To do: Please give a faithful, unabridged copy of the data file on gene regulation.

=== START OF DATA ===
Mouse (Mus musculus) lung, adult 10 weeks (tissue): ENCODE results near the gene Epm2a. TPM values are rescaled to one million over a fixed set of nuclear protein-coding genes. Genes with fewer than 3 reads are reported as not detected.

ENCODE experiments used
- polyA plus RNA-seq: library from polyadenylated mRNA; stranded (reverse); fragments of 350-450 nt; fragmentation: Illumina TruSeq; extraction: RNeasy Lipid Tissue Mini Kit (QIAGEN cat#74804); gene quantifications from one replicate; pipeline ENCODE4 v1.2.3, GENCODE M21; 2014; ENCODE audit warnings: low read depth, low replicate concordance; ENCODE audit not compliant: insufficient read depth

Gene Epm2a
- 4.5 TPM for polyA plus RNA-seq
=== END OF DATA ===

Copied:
Mouse (Mus musculus) lung, adult 10 weeks (tissue): ENCODE results near the gene Epm2a. TPM values are rescaled to one million over a fixed set of nuclear protein-coding genes. Genes with fewer than 3 reads are reported as not detected.

ENCODE experiments used
- polyA plus RNA-seq: library from polyadenylated mRNA; stranded (reverse); fragments of 350-450 nt; fragmentation: Illumina TruSeq; extraction: RNeasy Lipid Tissue Mini Kit (QIAGEN cat#74804); gene quantifications from one replicate; pipeline ENCODE4 v1.2.3, GENCODE M21; 2014; ENCODE audit warnings: low read depth, low replicate concordance; ENCODE audit not compliant: insufficient read depth

Gene Epm2a
- 4.5 TPM for polyA plus RNA-seq